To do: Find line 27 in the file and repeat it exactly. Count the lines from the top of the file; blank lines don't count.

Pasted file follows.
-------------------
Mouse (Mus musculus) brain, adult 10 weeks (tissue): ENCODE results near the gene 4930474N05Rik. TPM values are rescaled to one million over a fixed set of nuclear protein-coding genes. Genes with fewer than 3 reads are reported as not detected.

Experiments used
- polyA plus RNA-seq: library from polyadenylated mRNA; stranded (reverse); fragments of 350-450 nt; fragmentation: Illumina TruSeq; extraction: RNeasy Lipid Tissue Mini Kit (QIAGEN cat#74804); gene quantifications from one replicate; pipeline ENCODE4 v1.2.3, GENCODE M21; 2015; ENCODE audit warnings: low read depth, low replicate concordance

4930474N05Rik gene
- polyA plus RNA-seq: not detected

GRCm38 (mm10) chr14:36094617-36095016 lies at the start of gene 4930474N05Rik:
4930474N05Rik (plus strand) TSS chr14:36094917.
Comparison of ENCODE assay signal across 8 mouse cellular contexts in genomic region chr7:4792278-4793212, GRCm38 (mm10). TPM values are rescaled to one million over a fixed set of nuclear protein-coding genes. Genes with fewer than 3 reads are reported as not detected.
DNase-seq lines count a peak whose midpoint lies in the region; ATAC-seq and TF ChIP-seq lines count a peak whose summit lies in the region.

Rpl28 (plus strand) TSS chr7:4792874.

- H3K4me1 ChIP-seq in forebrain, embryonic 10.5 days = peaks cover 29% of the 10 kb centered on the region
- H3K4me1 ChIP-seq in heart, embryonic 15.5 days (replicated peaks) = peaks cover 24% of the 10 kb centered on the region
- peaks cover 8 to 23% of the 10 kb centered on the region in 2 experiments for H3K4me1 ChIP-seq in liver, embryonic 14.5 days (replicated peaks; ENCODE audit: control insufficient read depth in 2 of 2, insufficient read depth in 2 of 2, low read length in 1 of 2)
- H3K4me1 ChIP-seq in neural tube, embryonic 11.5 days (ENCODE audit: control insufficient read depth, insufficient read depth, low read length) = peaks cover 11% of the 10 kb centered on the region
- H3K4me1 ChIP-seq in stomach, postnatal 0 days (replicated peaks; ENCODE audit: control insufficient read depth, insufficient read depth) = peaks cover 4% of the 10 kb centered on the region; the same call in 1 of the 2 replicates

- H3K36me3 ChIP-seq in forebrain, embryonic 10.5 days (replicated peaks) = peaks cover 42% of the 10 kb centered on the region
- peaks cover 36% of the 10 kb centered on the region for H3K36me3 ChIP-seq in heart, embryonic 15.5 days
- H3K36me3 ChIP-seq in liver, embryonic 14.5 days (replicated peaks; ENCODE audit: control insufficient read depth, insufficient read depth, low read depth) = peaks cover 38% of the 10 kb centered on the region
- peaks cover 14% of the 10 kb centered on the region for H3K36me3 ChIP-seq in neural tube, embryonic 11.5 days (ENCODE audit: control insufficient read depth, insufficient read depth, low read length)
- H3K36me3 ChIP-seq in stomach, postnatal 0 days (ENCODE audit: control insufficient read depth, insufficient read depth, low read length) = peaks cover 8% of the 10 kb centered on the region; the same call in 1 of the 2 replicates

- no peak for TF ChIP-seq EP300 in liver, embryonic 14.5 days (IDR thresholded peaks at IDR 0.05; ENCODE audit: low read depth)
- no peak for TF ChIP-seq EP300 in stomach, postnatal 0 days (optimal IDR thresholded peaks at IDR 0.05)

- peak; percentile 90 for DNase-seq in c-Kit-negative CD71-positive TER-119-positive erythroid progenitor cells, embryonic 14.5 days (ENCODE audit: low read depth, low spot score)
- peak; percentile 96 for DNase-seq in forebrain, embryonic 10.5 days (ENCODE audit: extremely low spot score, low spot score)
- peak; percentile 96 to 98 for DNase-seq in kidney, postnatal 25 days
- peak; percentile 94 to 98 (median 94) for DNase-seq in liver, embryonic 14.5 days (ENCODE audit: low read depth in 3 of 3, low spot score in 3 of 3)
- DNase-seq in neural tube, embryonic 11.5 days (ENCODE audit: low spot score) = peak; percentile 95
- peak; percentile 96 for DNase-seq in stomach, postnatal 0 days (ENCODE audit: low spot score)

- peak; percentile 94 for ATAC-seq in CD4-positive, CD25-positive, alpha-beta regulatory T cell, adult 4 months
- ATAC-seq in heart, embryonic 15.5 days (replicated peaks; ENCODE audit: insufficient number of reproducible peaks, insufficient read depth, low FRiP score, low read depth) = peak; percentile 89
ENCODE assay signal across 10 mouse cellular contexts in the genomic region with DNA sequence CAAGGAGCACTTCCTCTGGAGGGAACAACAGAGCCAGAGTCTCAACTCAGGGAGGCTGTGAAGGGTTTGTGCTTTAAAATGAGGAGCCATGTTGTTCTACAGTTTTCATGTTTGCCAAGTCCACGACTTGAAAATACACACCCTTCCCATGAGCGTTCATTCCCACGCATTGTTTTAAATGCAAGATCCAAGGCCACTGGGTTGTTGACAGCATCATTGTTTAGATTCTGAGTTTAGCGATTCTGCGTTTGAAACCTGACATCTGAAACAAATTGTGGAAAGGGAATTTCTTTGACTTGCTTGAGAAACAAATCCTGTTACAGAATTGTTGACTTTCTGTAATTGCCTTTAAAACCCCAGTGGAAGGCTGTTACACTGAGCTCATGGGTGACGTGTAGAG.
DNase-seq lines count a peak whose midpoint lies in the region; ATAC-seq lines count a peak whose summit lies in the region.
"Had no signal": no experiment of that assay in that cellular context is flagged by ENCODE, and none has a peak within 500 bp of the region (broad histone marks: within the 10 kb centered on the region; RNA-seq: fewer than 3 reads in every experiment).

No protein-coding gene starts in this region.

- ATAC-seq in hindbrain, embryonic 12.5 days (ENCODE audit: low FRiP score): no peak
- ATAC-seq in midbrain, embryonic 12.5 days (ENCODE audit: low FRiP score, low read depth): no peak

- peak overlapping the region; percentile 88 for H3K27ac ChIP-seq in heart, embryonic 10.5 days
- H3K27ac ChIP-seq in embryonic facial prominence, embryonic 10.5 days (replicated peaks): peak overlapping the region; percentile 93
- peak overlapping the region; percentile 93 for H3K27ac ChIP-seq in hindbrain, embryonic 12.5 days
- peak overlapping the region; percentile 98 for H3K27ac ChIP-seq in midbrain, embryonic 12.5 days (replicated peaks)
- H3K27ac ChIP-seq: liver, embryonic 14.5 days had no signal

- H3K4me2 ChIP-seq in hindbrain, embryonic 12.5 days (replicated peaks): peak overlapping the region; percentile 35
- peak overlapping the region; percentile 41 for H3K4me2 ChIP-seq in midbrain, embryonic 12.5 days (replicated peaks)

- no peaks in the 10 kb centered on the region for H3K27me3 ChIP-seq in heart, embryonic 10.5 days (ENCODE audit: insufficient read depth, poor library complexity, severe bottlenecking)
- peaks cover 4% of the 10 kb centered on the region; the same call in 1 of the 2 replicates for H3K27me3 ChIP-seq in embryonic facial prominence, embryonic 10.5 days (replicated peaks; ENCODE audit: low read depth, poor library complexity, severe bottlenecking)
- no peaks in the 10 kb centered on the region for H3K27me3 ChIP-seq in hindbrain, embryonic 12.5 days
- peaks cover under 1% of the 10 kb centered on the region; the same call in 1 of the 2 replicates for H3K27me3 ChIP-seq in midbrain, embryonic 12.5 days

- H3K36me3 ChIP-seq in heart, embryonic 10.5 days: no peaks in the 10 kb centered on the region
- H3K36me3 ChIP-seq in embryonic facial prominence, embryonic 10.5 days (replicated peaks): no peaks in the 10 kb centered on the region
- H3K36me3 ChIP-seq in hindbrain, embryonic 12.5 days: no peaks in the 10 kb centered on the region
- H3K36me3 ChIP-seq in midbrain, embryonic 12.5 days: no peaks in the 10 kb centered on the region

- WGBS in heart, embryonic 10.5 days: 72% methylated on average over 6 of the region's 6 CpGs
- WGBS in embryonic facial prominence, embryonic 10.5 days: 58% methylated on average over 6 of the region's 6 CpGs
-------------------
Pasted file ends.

- DNase-seq in neural tube, embryonic 11.5 days (ENCODE audit: low spot score) = peak; percentile 95